The authors then went on to suggest that it was time to tax the rich more to repair the public finances. This was backed up in the same month when the Wealth Tax Commission, founded in April of last year, concluded that a one-off wealth tax would raise significant revenue and be fairer and more efficient than other alternatives. To be exact, it suggested that a ‘one-off wealth tax on millionaire couples would raise £260 billion’ The implication being yet again that such a tax could be used to repair the public finances.

Whilst we can’t avoid these false tropes, which lead the public astray and reinforce the messages that government spends like a household, we can challenge them. When Matt Hancock, the Secretary of State for Health and Social Care, bleats on as he did this week about the NHS Pay review body taking ‘account of the extremely challenging fiscal and economic context’ in its decision about future pay rises, we can show the public that such decisions have no connection, either with the current state of the public finances or the future monetary affordability of those pay rises.

We can reinforce the message that curtailing public sector pay won’t increase the ability of the government to ‘set the public finances straight’, any more than the decade of austerity did. It could actually have a negative, indeed disastrous, effect on the economy at a time when it will, without doubt, need continuing government support.

Aside from the fact that public sector and, indeed, other key workers have seen their pay dwindle in real terms as a result of a decade of pay freezes or inadequate employment legislation, and that the pandemic has revealed the vital nature of their contribution to society, all increasing taxation will do is leave less money for working people to spend into both the national and local economies. Also, should that increased taxation fall on corporations, (as is being suggested) who will likely pass that additional cost on through higher prices to working people anyway, it will create a double whammy effect.

Whilst a pay rise will increase tax revenues, it will not increase the government’s capacity to spend. But we see the false narrative again in a study published this week by the London Economic Consultancy. The report claimed that the government would recover 81% of the cost of any pay rise in additional taxes, which would, in turn, have significant ‘knock-on’ benefits for the Treasury. Clearly suggesting that tax funds its spending.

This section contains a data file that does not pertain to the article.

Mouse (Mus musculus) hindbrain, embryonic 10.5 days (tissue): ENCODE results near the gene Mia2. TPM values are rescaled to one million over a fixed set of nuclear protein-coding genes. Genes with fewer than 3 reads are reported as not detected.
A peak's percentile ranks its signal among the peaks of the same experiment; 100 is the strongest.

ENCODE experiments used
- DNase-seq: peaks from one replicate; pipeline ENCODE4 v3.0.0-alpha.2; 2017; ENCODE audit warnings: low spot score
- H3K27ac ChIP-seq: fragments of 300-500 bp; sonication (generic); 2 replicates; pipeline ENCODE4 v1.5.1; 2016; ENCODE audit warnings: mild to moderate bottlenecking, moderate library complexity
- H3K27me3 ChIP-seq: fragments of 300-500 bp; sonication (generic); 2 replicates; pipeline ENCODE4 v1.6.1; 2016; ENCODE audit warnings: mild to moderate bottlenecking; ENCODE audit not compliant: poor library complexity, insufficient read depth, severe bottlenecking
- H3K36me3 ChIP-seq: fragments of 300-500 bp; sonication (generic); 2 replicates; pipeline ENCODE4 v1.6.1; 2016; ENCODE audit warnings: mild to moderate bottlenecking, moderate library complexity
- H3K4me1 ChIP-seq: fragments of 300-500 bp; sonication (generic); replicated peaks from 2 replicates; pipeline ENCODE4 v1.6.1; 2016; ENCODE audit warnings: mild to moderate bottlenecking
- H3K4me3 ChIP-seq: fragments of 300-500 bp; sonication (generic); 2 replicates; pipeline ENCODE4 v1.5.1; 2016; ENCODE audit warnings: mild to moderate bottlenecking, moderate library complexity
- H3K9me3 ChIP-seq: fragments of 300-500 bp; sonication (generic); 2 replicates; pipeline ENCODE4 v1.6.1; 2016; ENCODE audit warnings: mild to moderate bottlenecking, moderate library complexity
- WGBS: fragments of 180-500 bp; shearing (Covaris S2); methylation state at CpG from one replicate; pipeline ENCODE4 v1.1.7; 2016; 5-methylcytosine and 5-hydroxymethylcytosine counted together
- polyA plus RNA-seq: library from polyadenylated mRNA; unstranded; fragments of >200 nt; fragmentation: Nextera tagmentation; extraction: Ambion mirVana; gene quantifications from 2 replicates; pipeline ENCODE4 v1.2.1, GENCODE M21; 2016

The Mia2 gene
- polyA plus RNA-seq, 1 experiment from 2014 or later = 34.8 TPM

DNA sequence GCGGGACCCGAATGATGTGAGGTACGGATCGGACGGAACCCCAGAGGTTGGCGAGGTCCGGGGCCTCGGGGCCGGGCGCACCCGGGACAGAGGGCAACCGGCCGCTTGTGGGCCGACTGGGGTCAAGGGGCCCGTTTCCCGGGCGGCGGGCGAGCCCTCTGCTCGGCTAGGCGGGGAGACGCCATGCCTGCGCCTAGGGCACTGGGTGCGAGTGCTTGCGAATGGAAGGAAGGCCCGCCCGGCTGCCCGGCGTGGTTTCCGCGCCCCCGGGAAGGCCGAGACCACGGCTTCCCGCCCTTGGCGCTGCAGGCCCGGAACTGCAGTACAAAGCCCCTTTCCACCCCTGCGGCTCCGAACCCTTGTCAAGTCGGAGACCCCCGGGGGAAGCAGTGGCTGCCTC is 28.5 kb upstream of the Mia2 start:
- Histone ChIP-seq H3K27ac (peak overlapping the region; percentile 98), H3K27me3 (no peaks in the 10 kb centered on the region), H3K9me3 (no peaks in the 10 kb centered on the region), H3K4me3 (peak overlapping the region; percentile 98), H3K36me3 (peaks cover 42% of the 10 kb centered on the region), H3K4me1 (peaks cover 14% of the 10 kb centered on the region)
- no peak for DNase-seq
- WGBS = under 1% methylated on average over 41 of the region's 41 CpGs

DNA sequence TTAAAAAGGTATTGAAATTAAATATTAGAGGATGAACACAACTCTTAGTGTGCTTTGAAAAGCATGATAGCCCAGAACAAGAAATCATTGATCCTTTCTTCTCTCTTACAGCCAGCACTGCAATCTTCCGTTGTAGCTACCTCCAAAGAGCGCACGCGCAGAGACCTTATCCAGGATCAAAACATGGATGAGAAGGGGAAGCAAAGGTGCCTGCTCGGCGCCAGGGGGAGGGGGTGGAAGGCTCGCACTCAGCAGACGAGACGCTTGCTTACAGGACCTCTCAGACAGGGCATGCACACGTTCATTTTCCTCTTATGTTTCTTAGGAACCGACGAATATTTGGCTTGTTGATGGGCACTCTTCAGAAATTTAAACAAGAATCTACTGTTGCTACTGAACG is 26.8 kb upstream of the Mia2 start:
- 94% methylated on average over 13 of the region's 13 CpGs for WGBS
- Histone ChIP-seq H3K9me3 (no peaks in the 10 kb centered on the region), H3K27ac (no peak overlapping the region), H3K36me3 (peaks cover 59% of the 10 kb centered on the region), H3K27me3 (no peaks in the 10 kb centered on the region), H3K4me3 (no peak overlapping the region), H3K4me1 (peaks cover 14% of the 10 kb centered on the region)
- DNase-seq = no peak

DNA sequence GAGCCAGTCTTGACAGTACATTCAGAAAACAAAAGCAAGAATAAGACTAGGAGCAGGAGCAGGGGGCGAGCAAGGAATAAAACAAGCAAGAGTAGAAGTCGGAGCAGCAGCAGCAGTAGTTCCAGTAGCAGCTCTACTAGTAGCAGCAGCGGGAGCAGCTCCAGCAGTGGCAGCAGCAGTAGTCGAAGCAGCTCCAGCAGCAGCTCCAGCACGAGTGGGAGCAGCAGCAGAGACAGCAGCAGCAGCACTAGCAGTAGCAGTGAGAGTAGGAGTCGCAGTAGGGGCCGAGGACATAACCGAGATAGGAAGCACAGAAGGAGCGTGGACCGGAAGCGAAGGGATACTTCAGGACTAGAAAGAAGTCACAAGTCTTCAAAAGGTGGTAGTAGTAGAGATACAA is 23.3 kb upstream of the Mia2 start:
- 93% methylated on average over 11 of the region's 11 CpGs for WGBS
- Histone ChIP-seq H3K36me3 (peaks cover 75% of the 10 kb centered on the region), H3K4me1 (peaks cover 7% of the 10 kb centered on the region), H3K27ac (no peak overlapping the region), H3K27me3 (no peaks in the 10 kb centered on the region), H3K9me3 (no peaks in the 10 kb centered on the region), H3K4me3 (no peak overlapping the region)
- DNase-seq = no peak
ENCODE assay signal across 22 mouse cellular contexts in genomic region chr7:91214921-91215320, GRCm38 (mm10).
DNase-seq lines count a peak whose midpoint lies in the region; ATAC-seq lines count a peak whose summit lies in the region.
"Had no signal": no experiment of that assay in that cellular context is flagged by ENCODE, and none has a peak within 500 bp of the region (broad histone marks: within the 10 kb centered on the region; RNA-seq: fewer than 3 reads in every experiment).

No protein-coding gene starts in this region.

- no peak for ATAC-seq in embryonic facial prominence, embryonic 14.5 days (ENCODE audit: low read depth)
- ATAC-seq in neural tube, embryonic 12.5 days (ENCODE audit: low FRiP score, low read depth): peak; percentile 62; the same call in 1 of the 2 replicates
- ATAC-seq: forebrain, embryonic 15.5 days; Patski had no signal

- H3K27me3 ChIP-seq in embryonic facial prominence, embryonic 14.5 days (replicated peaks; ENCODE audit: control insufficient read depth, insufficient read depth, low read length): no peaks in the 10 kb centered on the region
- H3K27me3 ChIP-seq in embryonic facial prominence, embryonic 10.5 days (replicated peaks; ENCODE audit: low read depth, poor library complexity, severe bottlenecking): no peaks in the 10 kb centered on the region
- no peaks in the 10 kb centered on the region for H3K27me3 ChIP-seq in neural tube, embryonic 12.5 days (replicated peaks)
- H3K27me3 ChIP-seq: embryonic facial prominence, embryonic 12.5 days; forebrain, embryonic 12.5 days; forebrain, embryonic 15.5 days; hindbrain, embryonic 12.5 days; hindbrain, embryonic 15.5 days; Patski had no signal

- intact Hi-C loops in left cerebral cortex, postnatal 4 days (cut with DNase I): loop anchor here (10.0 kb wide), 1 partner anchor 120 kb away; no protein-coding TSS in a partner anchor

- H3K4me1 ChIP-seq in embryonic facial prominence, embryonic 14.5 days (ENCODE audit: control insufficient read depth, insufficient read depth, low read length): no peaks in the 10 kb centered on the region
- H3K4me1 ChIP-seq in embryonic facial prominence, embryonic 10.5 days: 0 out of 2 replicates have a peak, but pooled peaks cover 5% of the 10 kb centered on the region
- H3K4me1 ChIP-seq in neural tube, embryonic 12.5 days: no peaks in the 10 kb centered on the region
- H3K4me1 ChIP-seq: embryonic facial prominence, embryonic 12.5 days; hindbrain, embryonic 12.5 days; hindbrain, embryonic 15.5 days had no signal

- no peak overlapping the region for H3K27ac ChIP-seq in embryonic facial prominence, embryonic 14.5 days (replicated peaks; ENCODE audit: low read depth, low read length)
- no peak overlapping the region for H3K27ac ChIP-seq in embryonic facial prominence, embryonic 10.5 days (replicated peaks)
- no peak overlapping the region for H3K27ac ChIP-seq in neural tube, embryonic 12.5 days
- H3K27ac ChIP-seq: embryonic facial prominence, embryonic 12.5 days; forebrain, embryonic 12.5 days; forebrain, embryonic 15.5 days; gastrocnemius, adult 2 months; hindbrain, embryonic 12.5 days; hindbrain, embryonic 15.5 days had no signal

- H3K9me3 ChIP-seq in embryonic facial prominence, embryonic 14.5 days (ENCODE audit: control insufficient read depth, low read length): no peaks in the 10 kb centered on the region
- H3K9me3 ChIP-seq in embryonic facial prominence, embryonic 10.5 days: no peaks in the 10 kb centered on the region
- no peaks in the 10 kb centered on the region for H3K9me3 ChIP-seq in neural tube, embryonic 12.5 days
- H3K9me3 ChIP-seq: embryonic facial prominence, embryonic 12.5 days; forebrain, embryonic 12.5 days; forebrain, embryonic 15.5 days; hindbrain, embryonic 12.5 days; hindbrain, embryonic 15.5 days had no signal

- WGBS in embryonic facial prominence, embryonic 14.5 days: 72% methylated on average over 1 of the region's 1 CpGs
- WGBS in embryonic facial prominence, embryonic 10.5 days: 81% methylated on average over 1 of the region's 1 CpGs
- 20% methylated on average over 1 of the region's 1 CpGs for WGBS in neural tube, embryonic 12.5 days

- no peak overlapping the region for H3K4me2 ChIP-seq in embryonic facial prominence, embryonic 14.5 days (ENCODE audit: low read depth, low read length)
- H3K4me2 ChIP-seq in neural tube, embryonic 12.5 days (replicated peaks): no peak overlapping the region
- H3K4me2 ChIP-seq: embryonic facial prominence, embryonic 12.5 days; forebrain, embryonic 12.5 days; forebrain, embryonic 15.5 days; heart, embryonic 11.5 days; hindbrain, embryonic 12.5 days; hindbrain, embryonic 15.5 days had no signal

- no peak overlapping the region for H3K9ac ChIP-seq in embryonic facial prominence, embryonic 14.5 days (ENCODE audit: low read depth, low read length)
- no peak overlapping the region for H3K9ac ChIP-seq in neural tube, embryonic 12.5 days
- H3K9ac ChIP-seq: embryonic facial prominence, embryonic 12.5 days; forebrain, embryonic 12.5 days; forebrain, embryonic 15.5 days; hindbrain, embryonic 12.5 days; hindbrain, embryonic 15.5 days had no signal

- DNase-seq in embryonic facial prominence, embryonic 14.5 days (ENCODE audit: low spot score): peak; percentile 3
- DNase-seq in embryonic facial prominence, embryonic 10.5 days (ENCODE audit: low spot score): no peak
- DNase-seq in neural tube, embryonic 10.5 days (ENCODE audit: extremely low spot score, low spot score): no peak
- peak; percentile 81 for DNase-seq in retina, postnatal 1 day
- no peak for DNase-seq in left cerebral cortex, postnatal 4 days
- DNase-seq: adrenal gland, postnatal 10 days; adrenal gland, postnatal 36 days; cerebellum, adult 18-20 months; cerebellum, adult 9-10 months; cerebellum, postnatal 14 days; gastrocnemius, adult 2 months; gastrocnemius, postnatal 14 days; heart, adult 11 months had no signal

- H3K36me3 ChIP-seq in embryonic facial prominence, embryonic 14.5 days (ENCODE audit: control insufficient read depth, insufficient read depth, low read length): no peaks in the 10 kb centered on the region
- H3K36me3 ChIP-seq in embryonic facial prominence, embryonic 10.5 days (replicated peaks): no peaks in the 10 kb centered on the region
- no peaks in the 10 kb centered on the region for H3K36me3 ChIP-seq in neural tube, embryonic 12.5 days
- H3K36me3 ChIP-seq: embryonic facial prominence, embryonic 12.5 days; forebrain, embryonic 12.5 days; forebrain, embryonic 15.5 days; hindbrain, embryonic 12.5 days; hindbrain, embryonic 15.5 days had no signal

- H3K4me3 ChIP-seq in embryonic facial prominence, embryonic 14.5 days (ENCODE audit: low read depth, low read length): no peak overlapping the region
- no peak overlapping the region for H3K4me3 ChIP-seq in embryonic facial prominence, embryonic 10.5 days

Whether from the left or right of the political spectrum, the public is treated daily to a mishmash of false information dictated by the dominant economic paradigm which masquerades as truth. It’s no wonder that people are confused and feel disempowered or turned off by politics and economics, which they feel do not relate to their lives at all, even though, in reality, these things have everything to do with them.

While politicians, journalists and economists argue about monetary affordability and who should pay for government spending, people are dying and will continue to die for the want of a government that puts their interests first.

What happens next will depend on a successful challenge through raising public awareness that there is indeed an alternative to the vast disparities in wealth, the rise of poverty and inequality, the whittling down of democracy and increased corporate dominance in our lives. And it starts with understanding how government really spends.

 

Upcoming Event

Phil Armstrong in Conversation with Pavlina Tcherneva – Online

January 24th 2021 @ 4:00 pm – 5:30 pm GMT

GIMMS is delighted to present another in its series ‘In Conversation’.

Phil Armstrong, author of ‘Can Heterodox Economics Make a Difference’ published in November 2020, will be talking to Pavlina Tcherneva.

Pavlina is program director and associate professor of economics at Bard College and a research associate at the Levy Economics Institute. She conducts research in the fields of modern monetary theory and public policy and has collaborated with policymakers from around the world on developing and evaluating various job-creation programmes. Her work on the Job Guarantee spans over 20 years.

Author of the recently published book ‘The Case for a Job Guarantee’, she challenges us to imagine a world where the phantom of unemployment is banished and anyone who seeks decent living-wage work can find it – guaranteed. It will be of particular relevance as we begin to grapple with the economic fall-out of the Covid-19 pandemic but for anyone passionate about social justice and building a fairer economy it should be essential reading.